The royal arsenal from 1508, until transferred to the new capital in St. Petersburg in 1711, the Armoury produced, purchased, and stored not only weapons, but also the jewelry and various household articles of the tsars. Tsar Alexander I of Russia nominated it to be the first public museum in Moscow in 1806, but the collections were not opened to the public for another 7 years. The current building was designed in 1844-1851 by architect Konstantin Ton.
One of the first museums of Asian art in Europe, the Asiatic Museum was founded in 1818 by then President of the Academy of Science Sergei Uvarov, father of Alexei. Uvarov purchased the extensive collection of the French consul in Tripoli, and transformed this into a separate section of the Academy.
Organized in 1867 in Tbilisi by naturalist Gustav Radde, the archeological was greatly enriched when the fifth congress was held there in 1881. Praskovia Uvarova worked closely with Radde thereafter.
Founded in 1754, but not opened to the public until 1852, the Hermitage is part of the complex of the Winter Palace, in the imperial capital of St. Petersburg. Attached to the tsars privately, the “Cabinet of his Royal Highness” of the Imperial Domain, what became the Hermitage began as a series of collections of aesthetically pleasing objects gathered from excavations around the empire. The dramatic findings of Scythian gold became the first archeological objects of note; when the Archeological Commission opened in 1859, the fruits of its sponsored excavations went first to the Hermitage, which enjoyed the authority to “present them to the tsar.”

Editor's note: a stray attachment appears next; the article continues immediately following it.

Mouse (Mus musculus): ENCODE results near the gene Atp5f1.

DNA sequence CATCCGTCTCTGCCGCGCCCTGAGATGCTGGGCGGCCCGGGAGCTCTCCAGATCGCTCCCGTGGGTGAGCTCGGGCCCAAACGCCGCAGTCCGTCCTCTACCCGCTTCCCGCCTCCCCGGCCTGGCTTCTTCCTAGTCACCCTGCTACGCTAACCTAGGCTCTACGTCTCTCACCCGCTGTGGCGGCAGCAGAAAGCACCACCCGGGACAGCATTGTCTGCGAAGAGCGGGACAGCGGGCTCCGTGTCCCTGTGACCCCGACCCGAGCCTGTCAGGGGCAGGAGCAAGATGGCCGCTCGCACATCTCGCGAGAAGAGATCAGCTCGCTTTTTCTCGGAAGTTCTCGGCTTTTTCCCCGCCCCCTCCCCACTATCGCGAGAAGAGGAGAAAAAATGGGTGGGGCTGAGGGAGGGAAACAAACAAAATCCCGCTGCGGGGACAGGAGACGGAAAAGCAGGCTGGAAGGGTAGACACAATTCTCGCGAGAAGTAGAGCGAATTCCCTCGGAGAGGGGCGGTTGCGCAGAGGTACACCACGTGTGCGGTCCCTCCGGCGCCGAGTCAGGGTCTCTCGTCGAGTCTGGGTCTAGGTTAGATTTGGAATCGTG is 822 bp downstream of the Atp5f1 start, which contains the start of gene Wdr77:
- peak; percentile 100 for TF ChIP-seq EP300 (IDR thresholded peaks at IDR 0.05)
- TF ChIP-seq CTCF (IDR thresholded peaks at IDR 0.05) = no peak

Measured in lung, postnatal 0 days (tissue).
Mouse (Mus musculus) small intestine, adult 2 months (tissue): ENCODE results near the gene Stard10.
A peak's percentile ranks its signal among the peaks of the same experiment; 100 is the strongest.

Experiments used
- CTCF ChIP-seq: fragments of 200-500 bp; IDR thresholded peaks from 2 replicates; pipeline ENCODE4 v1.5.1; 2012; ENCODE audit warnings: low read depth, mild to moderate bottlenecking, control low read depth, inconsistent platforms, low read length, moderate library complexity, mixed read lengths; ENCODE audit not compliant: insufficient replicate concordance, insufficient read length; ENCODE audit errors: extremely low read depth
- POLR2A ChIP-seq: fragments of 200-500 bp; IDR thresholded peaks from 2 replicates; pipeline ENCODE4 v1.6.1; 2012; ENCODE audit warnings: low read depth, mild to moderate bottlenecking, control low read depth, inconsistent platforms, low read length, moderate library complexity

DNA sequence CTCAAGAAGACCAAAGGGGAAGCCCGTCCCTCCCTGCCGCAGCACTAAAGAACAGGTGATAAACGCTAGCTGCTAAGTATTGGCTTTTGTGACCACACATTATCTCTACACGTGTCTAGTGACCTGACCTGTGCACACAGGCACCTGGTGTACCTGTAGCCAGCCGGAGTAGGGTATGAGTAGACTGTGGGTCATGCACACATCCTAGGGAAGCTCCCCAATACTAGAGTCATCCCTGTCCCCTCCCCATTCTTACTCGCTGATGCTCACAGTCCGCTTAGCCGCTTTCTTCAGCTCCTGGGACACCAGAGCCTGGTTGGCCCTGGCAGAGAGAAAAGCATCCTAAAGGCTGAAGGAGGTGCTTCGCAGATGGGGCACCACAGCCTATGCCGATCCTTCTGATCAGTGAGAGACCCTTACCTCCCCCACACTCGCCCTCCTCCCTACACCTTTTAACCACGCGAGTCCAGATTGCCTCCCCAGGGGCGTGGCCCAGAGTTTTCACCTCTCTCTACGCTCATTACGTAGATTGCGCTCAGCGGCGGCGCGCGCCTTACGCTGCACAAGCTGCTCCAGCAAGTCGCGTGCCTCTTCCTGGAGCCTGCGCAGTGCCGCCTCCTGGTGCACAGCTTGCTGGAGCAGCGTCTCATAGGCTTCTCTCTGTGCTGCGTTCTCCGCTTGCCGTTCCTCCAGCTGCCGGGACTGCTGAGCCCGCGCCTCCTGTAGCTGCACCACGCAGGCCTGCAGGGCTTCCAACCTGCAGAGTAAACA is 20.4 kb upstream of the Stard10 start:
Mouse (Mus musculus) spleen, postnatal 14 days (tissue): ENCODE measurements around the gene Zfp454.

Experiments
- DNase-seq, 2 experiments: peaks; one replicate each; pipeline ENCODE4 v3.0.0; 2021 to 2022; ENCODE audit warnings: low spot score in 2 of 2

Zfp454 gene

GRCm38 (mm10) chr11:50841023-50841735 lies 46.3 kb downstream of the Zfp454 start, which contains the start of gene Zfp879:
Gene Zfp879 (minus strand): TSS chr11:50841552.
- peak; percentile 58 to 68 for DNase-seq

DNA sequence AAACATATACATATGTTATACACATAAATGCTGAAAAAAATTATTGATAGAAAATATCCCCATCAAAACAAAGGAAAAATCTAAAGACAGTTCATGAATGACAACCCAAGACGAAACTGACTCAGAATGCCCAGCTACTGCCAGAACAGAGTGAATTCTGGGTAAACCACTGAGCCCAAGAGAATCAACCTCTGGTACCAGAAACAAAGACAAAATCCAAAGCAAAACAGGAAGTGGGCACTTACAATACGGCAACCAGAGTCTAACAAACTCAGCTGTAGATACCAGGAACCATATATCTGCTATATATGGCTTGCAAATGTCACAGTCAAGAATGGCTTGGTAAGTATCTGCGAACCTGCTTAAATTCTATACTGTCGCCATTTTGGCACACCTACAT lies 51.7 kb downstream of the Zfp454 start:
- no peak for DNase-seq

The building of this museum resulted from the ambitions of the founding members of the Moscow Archeological Society, Ivan Zabelin and Alexei and Praskovia Uvarov, to build a museum that would in ideological competition with the Hermitage in St. Petersburg. The great minds behind the museum wanted a place to showcase Russia’s history rather than the most aesthetic treasures excavated from around the empire. Architect Vladimir Osipovich Sherwood/Shervud was the Anglo-Russian architect, famous for his “Russian Revival” style, designed the building, under construction 1875-1881. Interrupted by the assassination of Alexander II in 1881, the museum opened officially when Tsar Alexander III and his wife, Maria Federovna, visited in 1883.
Originally the private collection of Paul Du Brux, one of the French nobles who emigrated to New Russia during the French Revolution, the museum was officially chartered in 1826 by I. P. Blaramberg. In 1835 the Odessa architect G. I. Torichelli designed a new building for it on Mt. Mithradat, modeled on the Athenian temple of Hephaestion, close comrade of Alexander the Great. This was destroyed in the Crimean War, and many of the treasures that had not already been sent to the Hermitage now ended up in the British Museum.
Originally in Petersburg, the private collection of Count N. P. Rumiantsev, it was opened to the public in 1831 prized for its library. Count Odoesvskii successfully petitioned the Council of Ministers to transfer it to the Pashkov mansion, just opposite Red Square. Divided originally into departments of painting, engraving, numismatics, and archaeology, the Ethnographic Exposition of 1867 was transferred to it as the Dashkov Museum of Ethnography.